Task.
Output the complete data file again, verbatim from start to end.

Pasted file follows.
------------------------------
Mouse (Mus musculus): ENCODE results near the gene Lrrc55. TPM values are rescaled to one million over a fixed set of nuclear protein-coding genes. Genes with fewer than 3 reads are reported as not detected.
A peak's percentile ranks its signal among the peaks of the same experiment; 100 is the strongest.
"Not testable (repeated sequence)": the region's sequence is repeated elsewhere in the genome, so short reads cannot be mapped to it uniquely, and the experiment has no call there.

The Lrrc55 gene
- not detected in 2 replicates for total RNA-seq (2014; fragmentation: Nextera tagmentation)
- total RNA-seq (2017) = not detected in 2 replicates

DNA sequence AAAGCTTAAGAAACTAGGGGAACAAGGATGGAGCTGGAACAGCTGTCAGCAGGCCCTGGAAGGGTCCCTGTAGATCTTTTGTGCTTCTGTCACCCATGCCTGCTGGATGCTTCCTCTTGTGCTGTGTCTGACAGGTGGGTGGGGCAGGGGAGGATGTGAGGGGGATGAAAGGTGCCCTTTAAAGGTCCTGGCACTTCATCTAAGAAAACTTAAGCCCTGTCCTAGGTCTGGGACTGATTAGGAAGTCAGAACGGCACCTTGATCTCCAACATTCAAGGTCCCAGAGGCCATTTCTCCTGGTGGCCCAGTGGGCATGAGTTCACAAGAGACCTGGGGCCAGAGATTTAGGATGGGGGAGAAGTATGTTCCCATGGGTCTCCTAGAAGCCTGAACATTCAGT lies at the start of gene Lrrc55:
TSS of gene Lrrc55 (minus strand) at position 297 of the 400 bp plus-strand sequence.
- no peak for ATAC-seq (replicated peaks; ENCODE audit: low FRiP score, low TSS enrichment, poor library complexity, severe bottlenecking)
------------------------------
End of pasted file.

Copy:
Mouse (Mus musculus): ENCODE results near the gene Lrrc55. TPM values are rescaled to one million over a fixed set of nuclear protein-coding genes. Genes with fewer than 3 reads are reported as not detected.
A peak's percentile ranks its signal among the peaks of the same experiment; 100 is the strongest.
"Not testable (repeated sequence)": the region's sequence is repeated elsewhere in the genome, so short reads cannot be mapped to it uniquely, and the experiment has no call there.

The Lrrc55 gene
- not detected in 2 replicates for total RNA-seq (2014; fragmentation: Nextera tagmentation)
- total RNA-seq (2017) = not detected in 2 replicates

DNA sequence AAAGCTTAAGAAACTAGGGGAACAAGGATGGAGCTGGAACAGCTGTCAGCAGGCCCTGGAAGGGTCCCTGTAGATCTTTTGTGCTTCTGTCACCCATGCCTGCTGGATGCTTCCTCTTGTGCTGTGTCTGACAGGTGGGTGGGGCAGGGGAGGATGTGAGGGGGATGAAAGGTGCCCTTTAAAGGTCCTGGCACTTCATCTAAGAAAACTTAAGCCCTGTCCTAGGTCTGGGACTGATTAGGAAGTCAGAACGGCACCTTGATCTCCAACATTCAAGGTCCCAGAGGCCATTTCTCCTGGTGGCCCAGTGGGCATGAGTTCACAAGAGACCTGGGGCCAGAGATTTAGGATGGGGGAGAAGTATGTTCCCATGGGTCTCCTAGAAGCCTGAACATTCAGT lies at the start of gene Lrrc55:
TSS of gene Lrrc55 (minus strand) at position 297 of the 400 bp plus-strand sequence.
- no peak for ATAC-seq (replicated peaks; ENCODE audit: low FRiP score, low TSS enrichment, poor library complexity, severe bottlenecking)